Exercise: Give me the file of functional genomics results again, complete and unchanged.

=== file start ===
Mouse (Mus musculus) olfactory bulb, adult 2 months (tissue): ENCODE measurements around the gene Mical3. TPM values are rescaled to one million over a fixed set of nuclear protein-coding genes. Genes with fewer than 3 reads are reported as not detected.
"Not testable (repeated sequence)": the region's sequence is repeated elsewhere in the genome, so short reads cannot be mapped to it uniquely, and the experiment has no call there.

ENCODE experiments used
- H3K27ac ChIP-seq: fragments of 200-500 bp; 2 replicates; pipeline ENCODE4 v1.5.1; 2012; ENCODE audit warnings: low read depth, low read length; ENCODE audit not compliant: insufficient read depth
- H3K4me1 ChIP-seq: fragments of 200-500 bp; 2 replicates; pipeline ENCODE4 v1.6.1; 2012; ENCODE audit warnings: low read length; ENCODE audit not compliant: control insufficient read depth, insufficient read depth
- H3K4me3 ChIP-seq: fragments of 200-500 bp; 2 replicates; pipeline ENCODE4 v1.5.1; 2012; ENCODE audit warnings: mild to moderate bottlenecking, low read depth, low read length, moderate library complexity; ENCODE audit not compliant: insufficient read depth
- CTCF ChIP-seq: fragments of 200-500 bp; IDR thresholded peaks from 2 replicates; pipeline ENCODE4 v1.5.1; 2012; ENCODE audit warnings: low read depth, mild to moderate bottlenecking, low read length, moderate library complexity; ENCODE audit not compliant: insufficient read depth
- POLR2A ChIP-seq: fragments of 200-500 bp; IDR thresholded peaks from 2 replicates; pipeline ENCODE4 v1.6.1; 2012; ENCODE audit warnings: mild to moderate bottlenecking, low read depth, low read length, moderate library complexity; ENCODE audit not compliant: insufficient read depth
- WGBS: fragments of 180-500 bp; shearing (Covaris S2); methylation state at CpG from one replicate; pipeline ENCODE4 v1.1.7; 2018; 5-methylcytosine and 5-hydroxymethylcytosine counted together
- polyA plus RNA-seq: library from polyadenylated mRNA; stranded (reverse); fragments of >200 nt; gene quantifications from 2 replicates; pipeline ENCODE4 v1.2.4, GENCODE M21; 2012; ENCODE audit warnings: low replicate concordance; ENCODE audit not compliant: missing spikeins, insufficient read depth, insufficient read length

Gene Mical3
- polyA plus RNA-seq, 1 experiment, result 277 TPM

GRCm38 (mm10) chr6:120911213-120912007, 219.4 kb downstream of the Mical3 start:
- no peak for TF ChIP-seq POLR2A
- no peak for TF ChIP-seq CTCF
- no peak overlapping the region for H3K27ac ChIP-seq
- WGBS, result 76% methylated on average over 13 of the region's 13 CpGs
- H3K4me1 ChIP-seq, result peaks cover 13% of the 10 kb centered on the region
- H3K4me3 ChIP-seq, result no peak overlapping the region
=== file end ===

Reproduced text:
Mouse (Mus musculus) olfactory bulb, adult 2 months (tissue): ENCODE measurements around the gene Mical3. TPM values are rescaled to one million over a fixed set of nuclear protein-coding genes. Genes with fewer than 3 reads are reported as not detected.
"Not testable (repeated sequence)": the region's sequence is repeated elsewhere in the genome, so short reads cannot be mapped to it uniquely, and the experiment has no call there.

ENCODE experiments used
- H3K27ac ChIP-seq: fragments of 200-500 bp; 2 replicates; pipeline ENCODE4 v1.5.1; 2012; ENCODE audit warnings: low read depth, low read length; ENCODE audit not compliant: insufficient read depth
- H3K4me1 ChIP-seq: fragments of 200-500 bp; 2 replicates; pipeline ENCODE4 v1.6.1; 2012; ENCODE audit warnings: low read length; ENCODE audit not compliant: control insufficient read depth, insufficient read depth
- H3K4me3 ChIP-seq: fragments of 200-500 bp; 2 replicates; pipeline ENCODE4 v1.5.1; 2012; ENCODE audit warnings: mild to moderate bottlenecking, low read depth, low read length, moderate library complexity; ENCODE audit not compliant: insufficient read depth
- CTCF ChIP-seq: fragments of 200-500 bp; IDR thresholded peaks from 2 replicates; pipeline ENCODE4 v1.5.1; 2012; ENCODE audit warnings: low read depth, mild to moderate bottlenecking, low read length, moderate library complexity; ENCODE audit not compliant: insufficient read depth
- POLR2A ChIP-seq: fragments of 200-500 bp; IDR thresholded peaks from 2 replicates; pipeline ENCODE4 v1.6.1; 2012; ENCODE audit warnings: mild to moderate bottlenecking, low read depth, low read length, moderate library complexity; ENCODE audit not compliant: insufficient read depth
- WGBS: fragments of 180-500 bp; shearing (Covaris S2); methylation state at CpG from one replicate; pipeline ENCODE4 v1.1.7; 2018; 5-methylcytosine and 5-hydroxymethylcytosine counted together
- polyA plus RNA-seq: library from polyadenylated mRNA; stranded (reverse); fragments of >200 nt; gene quantifications from 2 replicates; pipeline ENCODE4 v1.2.4, GENCODE M21; 2012; ENCODE audit warnings: low replicate concordance; ENCODE audit not compliant: missing spikeins, insufficient read depth, insufficient read length

Gene Mical3
- polyA plus RNA-seq, 1 experiment, result 277 TPM

GRCm38 (mm10) chr6:120911213-120912007, 219.4 kb downstream of the Mical3 start:
- no peak for TF ChIP-seq POLR2A
- no peak for TF ChIP-seq CTCF
- no peak overlapping the region for H3K27ac ChIP-seq
- WGBS, result 76% methylated on average over 13 of the region's 13 CpGs
- H3K4me1 ChIP-seq, result peaks cover 13% of the 10 kb centered on the region
- H3K4me3 ChIP-seq, result no peak overlapping the region